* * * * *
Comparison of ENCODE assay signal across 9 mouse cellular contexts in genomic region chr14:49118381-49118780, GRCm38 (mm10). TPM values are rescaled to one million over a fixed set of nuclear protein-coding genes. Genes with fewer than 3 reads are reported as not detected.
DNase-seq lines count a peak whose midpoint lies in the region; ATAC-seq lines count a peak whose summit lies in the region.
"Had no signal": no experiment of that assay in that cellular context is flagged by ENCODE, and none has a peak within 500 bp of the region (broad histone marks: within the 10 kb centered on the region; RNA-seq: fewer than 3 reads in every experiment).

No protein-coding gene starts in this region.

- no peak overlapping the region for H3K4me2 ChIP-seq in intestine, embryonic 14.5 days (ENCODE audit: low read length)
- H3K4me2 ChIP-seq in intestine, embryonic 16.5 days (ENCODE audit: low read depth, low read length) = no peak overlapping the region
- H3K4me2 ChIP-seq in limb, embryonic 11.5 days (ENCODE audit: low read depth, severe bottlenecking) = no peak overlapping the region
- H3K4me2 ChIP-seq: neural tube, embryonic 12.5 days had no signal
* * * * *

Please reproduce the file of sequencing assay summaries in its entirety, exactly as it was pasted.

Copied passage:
Comparison of ENCODE assay signal across 9 mouse cellular contexts in genomic region chr14:49118381-49118780, GRCm38 (mm10). TPM values are rescaled to one million over a fixed set of nuclear protein-coding genes. Genes with fewer than 3 reads are reported as not detected.
DNase-seq lines count a peak whose midpoint lies in the region; ATAC-seq lines count a peak whose summit lies in the region.
"Had no signal": no experiment of that assay in that cellular context is flagged by ENCODE, and none has a peak within 500 bp of the region (broad histone marks: within the 10 kb centered on the region; RNA-seq: fewer than 3 reads in every experiment).

No protein-coding gene starts in this region.

- no peak overlapping the region for H3K4me2 ChIP-seq in intestine, embryonic 14.5 days (ENCODE audit: low read length)
- H3K4me2 ChIP-seq in intestine, embryonic 16.5 days (ENCODE audit: low read depth, low read length) = no peak overlapping the region
- H3K4me2 ChIP-seq in limb, embryonic 11.5 days (ENCODE audit: low read depth, severe bottlenecking) = no peak overlapping the region
- H3K4me2 ChIP-seq: neural tube, embryonic 12.5 days had no signal